What are the fundamental constituents of matter and what forces act upon them? Particle physics is the subject that addresses the fundamental principles governing our world: forces and constituents. This understanding is formulated mathematically as theories (previously called laws of nature). The subject matter revolves through experimental explorations and development of theories and models. Today, our understanding is described by the Standard Model theory, which has exceptional predictive power but is incomplete. We explore the predictions of the Standard Model and seek a more complete understanding, i.e. beyond the Standard Model. In practice, we conduct the research in global experimental collaborations. Today, these experiments are mainly done at the LHC collider at CERN.
At the Physics Department at Lund University, the Particle Physics Division is involved in two major experiments at the LHC: ATLAS and ALICE. The ATLAS experiment is devoted to looking for physics beyond the Standard Model, whereas the ALICE experiment is designed to look at a new state of matter called quark-gluon plasma. As a Master’s student in particle physics, you will be given the opportunity to follow the progress of those experiments and to take an active part in looking at the data as it is recorded by the experiments. The students should be prepared to visit foreign research centres such as CERN for shorter periods.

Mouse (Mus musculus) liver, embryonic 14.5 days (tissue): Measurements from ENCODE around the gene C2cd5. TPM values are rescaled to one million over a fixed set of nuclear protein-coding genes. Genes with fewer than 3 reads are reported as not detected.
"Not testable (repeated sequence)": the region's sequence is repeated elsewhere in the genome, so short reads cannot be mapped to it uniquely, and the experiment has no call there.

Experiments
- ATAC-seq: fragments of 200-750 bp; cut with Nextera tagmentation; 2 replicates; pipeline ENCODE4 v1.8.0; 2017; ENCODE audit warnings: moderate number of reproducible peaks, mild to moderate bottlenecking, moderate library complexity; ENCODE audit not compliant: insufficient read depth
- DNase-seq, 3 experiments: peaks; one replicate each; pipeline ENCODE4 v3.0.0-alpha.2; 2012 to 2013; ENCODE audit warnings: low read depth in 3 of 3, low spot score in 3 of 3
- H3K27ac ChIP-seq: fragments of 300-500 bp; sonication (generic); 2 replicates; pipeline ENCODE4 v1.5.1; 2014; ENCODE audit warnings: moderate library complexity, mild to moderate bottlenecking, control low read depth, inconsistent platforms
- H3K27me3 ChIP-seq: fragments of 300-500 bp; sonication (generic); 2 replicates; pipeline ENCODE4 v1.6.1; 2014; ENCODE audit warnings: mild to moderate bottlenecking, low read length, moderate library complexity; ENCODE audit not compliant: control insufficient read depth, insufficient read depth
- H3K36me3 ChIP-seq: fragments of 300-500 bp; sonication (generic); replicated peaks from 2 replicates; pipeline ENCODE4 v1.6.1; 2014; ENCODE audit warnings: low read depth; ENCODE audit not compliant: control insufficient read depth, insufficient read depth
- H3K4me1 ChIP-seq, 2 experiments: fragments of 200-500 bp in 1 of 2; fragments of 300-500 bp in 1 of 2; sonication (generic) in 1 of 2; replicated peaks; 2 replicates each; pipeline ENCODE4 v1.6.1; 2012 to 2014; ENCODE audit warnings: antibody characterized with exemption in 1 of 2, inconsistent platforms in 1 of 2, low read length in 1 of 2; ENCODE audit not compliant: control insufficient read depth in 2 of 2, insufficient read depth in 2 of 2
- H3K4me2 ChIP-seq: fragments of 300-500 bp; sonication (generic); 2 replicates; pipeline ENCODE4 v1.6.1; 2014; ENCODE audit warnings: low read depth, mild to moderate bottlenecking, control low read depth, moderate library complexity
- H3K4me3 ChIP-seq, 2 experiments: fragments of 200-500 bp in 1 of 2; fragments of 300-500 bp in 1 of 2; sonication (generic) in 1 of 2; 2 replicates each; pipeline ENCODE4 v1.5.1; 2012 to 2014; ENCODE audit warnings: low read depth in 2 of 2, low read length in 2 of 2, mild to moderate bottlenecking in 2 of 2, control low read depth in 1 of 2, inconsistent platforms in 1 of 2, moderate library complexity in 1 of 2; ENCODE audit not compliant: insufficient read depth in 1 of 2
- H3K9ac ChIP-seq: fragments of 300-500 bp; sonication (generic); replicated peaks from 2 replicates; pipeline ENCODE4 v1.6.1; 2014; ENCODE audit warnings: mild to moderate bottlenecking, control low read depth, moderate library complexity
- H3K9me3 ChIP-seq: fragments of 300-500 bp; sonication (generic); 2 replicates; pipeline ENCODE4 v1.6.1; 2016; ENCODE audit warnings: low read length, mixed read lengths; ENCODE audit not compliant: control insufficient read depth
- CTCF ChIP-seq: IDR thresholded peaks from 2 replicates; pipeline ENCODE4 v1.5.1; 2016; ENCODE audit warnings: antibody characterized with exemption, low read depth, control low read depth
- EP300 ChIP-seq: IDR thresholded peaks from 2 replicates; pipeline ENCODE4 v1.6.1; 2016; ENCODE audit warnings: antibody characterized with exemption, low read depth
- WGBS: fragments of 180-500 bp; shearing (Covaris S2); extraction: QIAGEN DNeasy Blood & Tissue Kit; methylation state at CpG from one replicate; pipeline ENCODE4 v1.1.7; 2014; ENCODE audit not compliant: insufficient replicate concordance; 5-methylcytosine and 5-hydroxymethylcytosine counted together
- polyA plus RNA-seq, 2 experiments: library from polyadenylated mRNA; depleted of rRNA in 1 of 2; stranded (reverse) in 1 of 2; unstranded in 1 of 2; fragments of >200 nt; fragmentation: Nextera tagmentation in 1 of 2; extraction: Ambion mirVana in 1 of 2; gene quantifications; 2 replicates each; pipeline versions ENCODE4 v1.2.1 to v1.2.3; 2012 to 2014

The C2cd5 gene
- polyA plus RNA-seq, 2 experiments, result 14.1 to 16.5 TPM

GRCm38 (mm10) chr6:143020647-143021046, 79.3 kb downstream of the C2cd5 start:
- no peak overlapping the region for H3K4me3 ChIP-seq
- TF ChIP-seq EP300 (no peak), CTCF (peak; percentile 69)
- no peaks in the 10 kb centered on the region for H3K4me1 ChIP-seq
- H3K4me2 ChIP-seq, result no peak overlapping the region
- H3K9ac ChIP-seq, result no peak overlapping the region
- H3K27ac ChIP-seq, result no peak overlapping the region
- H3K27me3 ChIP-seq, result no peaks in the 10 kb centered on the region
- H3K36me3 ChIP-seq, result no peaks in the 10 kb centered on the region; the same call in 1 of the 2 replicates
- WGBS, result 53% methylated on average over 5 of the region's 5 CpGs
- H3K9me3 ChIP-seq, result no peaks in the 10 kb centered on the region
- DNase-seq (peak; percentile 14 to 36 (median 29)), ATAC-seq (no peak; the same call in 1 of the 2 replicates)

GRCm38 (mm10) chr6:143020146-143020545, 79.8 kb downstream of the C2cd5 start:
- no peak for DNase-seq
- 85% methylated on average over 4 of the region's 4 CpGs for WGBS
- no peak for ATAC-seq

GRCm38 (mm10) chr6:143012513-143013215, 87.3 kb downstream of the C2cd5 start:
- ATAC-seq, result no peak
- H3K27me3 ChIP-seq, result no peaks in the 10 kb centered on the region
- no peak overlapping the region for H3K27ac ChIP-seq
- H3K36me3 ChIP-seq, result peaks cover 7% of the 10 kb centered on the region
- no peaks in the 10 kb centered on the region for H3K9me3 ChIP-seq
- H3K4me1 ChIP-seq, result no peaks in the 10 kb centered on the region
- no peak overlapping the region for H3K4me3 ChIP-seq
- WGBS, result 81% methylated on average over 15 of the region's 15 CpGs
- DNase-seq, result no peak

For information on specialisations and elective courses, see the programme website: www.fysik.lu.se/english/education/start-studying/masters-program
The programme is ideal as the beginning of an academic career in particle physics, but also opens doors to other careers in a diversified society. During the programme, you will gain skills in physics and mathematics as well as computers, information technology, e-Science and other cutting-edge technologies used in the experiments. In addition to preparing the students for PhD studies in the field, the programme will also provide a suitable start for a future career at one of the international laboratories. As the experiments are performed in large international collaborations, the programme is also intended for those who plan a future working in an international environment. The programme also provides the same career options as the Master’s Programme in General Physics.
Learn more about this programme at www.lunduniversity.lu.se/physics-particle
Why Lund University?
Lund University was founded in 1666 and is one of northern Europe’s oldest, broadest and finest universities. The University ranks among the world's top 100 universities in the QS World University Rankings 2019 and is the #1 choice for international students coming to Sweden – one of the world's most innovative, sustainable and democratic countries.
If you would like to start building your international network in a global classroom setting, Lund University is a great option. Experience a different way of learning in a country ranked as one of the best in the world at providing higher education. Group work and informal teacher-student relationships facilitate in-depth learning.
The University is located in Lund, a charming and compact university city in southern Sweden, only 35 minutes away from Copenhagen Airport in Denmark. The city is famous for its vibrant student life and is also home to many world-leading research facilities and international companies.
Learn more about Lund University at www.lunduniversity.lu.se
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